Lord Justice Edis says law was misunderstood when investigating, charging and prosecuting the cases
Court of Appeal quashes convictions of asylum seekers found guilty of breaching immigration law for helping to steer boats across the Channel
22 December 2021
The Court of Appeal yesterday quashed the convictions of three asylum seekers who were separately found guilty of assisting unlawful immigration under section 25 of the Immigration Act 1971 for helping to steer migrant boats across the English Channel. A fourth man is scheduled to face a re-trial before his conviction can be formally quashed.
EIN members can read the judgment in Bani v The Crown here.
The Court found that the convictions of the four men were unsafe, as the prosecution had not proved that the men knew or had reasonable cause to believe that, by helping to steer the boats, they were unlawfully assisting entry or attempted entry into the UK without leave.
One of the men told BBC News: "I'm not a criminal, not a smuggler. I just sat in a boat and came here for asylum claim."
Lord Justice Edis noted in the judgment: "As the law presently stands an asylum seeker who merely attempts to arrive at the frontiers of the United Kingdom in order to make a claim is not entering or attempting to enter the country unlawfully. Even though an asylum seeker has no valid passport or identity document or prior permission to enter the United Kingdom this does not make his arrival at the port a breach of an immigration law."
Drawing on the similar Court of Appeal case of Kakaei  EWCA Crim 503 from April, Lord Justice Edis said the law had been misunderstood when investigating, charging and prosecuting the cases, including by the Home Office and the Crown Prosecution Service (CPS).
Edis noted: "[T]he true requirements of the law and the relevance of the distinction between entry and arrival was not alive in the minds of the Border Force officers who apprehended these appellants, processed their cases, interviewed them and caused them to be charged. The CPS has also accepted that insufficient scrutiny was given to this issue in preparation of the case for trial."
In trying to understand how the situation arose, the judgment explains: "It appears that when drone technology enabled interception of the small boats at sea more regularly, and the number of small boats also greatly increased, criminal investigations and subsequent prosecutions were launched for summary offences under section 24 of the 1971 Act and either way offences under section 25 without any careful analysis of the law and appropriate guidance to those conducting interviews, taking charging decisions, and presenting cases to courts. It appears also that the judges in the small number of courts where these cases are tried, and defence practitioners followed the flawed view of the law which developed without conducting analysis of their own resulting in an erroneous shared approach."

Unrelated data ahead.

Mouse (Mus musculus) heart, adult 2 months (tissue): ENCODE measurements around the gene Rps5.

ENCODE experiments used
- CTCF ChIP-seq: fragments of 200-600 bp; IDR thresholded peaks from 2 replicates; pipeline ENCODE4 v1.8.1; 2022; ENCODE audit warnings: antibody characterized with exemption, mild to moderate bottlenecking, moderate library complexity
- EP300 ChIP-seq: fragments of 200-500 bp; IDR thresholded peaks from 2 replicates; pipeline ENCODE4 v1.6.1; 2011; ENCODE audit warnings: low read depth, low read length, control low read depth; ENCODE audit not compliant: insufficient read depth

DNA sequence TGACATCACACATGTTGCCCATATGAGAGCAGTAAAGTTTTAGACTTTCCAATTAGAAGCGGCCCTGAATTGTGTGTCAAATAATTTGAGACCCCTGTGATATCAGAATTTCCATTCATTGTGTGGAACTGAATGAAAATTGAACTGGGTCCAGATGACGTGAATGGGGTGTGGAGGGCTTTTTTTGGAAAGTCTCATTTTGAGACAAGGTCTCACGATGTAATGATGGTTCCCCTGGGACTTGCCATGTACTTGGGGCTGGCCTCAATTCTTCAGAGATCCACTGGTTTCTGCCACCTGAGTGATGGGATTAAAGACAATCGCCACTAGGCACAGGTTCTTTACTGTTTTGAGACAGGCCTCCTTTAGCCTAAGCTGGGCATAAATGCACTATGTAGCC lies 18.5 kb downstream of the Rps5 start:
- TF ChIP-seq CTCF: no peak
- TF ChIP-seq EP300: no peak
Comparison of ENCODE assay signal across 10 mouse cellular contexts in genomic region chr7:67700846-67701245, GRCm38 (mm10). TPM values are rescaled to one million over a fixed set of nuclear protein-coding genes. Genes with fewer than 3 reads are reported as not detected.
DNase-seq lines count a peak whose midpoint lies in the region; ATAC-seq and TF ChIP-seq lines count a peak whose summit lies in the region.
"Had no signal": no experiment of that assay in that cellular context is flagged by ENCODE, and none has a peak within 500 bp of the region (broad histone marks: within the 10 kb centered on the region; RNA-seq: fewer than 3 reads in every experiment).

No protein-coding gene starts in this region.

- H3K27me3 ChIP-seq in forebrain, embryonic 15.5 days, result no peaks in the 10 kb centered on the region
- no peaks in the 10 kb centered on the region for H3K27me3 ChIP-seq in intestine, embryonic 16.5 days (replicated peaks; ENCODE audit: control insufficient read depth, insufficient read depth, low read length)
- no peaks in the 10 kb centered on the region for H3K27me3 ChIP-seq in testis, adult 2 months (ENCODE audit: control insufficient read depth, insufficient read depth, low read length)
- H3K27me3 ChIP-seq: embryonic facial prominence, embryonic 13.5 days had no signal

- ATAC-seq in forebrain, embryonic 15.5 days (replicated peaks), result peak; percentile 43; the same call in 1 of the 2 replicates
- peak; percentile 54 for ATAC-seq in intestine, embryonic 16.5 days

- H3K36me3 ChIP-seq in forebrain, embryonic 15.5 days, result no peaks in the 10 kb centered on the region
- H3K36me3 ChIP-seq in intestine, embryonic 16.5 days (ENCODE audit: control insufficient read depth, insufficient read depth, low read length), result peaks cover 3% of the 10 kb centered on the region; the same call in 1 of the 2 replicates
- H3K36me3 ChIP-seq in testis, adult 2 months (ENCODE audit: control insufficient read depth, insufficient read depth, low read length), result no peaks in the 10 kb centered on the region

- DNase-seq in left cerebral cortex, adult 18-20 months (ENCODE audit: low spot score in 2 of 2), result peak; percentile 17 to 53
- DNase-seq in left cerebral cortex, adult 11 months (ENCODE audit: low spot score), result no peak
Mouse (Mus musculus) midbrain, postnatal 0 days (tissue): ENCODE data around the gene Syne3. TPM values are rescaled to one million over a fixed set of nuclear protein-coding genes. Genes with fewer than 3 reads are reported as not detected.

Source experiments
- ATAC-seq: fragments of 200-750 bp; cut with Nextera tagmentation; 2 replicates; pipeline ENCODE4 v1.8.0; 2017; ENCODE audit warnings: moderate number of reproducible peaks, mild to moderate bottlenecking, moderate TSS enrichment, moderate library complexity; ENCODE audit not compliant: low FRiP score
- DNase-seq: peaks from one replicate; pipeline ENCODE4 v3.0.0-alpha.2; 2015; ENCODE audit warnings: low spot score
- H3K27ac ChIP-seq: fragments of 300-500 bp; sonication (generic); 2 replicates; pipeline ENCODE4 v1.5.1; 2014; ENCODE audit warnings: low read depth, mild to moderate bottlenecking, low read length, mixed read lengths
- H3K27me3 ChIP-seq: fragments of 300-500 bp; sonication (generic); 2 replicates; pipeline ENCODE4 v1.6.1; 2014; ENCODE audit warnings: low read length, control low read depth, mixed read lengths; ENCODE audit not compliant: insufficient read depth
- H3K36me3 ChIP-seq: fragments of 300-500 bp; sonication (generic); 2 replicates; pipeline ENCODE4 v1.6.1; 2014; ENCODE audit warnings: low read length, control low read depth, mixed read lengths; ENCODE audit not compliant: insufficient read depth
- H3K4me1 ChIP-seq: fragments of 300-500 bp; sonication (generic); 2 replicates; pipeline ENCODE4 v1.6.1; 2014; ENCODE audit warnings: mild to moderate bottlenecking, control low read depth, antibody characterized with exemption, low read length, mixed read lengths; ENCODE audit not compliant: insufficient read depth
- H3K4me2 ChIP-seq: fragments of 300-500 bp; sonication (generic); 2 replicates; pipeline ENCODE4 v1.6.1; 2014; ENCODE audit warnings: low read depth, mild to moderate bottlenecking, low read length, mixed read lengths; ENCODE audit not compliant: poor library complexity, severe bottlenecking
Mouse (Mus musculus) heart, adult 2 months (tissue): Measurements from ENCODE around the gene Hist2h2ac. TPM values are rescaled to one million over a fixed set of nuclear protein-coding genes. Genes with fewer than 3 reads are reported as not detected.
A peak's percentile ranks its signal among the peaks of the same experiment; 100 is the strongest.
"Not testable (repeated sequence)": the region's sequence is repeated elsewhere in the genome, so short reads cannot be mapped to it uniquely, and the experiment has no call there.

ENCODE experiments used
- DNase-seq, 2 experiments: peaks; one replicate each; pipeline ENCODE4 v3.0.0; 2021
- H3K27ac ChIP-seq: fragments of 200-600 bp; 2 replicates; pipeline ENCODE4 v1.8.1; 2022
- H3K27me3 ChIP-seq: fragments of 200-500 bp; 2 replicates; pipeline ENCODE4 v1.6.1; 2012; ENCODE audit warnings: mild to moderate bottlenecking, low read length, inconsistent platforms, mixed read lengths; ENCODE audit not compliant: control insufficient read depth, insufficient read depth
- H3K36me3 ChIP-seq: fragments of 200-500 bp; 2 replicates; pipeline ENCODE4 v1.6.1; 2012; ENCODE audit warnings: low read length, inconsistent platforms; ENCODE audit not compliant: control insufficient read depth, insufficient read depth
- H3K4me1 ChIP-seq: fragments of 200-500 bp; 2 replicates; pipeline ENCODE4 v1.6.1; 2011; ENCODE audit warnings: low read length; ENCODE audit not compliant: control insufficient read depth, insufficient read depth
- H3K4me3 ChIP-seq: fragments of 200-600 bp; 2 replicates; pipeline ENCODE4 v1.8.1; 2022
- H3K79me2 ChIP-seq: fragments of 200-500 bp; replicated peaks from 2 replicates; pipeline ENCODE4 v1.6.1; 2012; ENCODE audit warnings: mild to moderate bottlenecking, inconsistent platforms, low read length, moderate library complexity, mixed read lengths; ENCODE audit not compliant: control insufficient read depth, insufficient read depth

One of the men in the case had pleaded guilty on the advice of his barrister, who believed his client did not have a defence.
Lord Justice Edis said: "In truth, this guilty plea was not entered simply because counsel gave wrong advice. It was entered because a heresy about the law had been adopted by those who were investigating these cases, and passed on to those who prosecuted them, and then further passed on to those who were defending them and finally affected the way the judges at the Canterbury Crown Court approached these prosecutions."
The Joint Council for the Welfare of Immigrants said the man's prosecution was flawed from the outset and he had been deprived of a fair opportunity to decide whether to plead guilty or not.
Doughty Street Chambers barrister Kate O'Raghallaigh, who represented one of the appellants in the case, commented: "This decision to overturn these convictions represents an important victory for the individuals represented ... The verdict also represents a significant challenge to this government's increasing criminalisation of people seeking asylum in the UK, and follows another overturned conviction of a man jailed for boat-steering earlier this year."
O'Raghallaigh noted that there have been 67 similar convictions since the start of 2020.
She added: "This decision makes it clear that our government imprisoned four vulnerable people, simply because they sought asylum here. Their attempt to criminalise the act of seeking safety is a travesty. These men were victims of a system that leaves people with no other option than dangerous journeys here. Our government could prevent people risking their lives like this by providing safe passage – instead they have tried to turn us against people seeking protection."
Zoe Gardner of JCWI said the judgment should set an important precedent against the Government's future attempts to criminalise asylum seekers.
The Nationality and Borders Bill will introduce new laws that will make it a criminal offence to knowingly arrive in the UK without a valid entry clearance to seek asylum. See Adrian Berry's analysis here for background.
In response to yesterday's judgment, a CPS spokesperson was quoted by The Independent as saying: "We won't hesitate to prosecute those suspected of immigration offences if our legal test for a prosecution is met and against the law as it currently stands. Since prosecuting these cases, new judgments have clarified a very complicated section of law.
"In the summer we published revised guidance – taking into account recent judgments – about prosecuting those who exploit and profit from the desperation of others or put lives at risk through controlling or piloting overcrowded small boats across the busiest shipping channel in the world or confining them in lorries."